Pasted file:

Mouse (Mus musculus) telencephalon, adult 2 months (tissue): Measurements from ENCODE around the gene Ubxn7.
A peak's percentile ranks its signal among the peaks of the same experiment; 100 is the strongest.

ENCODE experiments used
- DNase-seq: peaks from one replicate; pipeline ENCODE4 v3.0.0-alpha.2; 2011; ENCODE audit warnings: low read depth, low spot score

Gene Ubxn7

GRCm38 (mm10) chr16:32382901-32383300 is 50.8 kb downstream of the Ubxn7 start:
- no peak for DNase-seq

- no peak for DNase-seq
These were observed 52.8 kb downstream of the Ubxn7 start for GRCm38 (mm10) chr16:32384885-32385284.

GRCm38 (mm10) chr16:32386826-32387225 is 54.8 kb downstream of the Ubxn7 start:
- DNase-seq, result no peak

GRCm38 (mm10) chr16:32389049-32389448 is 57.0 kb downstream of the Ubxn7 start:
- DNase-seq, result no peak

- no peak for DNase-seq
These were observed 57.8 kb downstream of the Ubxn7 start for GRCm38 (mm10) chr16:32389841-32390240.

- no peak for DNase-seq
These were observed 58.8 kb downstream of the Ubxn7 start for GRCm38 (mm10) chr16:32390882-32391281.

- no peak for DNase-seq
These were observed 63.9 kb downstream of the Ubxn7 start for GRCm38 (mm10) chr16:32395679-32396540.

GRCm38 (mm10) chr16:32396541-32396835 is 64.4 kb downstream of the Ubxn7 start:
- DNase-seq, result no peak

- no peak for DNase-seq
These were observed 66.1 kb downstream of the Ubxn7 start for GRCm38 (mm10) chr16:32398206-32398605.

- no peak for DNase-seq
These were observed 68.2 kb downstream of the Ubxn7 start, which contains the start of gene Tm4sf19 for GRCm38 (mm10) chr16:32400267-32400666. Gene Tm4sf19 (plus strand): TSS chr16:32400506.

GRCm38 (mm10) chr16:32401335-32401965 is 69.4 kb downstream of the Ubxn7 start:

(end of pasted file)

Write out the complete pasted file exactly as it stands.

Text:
Mouse (Mus musculus) telencephalon, adult 2 months (tissue): Measurements from ENCODE around the gene Ubxn7.
A peak's percentile ranks its signal among the peaks of the same experiment; 100 is the strongest.

ENCODE experiments used
- DNase-seq: peaks from one replicate; pipeline ENCODE4 v3.0.0-alpha.2; 2011; ENCODE audit warnings: low read depth, low spot score

Gene Ubxn7

GRCm38 (mm10) chr16:32382901-32383300 is 50.8 kb downstream of the Ubxn7 start:
- no peak for DNase-seq

- no peak for DNase-seq
These were observed 52.8 kb downstream of the Ubxn7 start for GRCm38 (mm10) chr16:32384885-32385284.

GRCm38 (mm10) chr16:32386826-32387225 is 54.8 kb downstream of the Ubxn7 start:
- DNase-seq, result no peak

GRCm38 (mm10) chr16:32389049-32389448 is 57.0 kb downstream of the Ubxn7 start:
- DNase-seq, result no peak

- no peak for DNase-seq
These were observed 57.8 kb downstream of the Ubxn7 start for GRCm38 (mm10) chr16:32389841-32390240.

- no peak for DNase-seq
These were observed 58.8 kb downstream of the Ubxn7 start for GRCm38 (mm10) chr16:32390882-32391281.

- no peak for DNase-seq
These were observed 63.9 kb downstream of the Ubxn7 start for GRCm38 (mm10) chr16:32395679-32396540.

GRCm38 (mm10) chr16:32396541-32396835 is 64.4 kb downstream of the Ubxn7 start:
- DNase-seq, result no peak

- no peak for DNase-seq
These were observed 66.1 kb downstream of the Ubxn7 start for GRCm38 (mm10) chr16:32398206-32398605.

- no peak for DNase-seq
These were observed 68.2 kb downstream of the Ubxn7 start, which contains the start of gene Tm4sf19 for GRCm38 (mm10) chr16:32400267-32400666. Gene Tm4sf19 (plus strand): TSS chr16:32400506.

GRCm38 (mm10) chr16:32401335-32401965 is 69.4 kb downstream of the Ubxn7 start: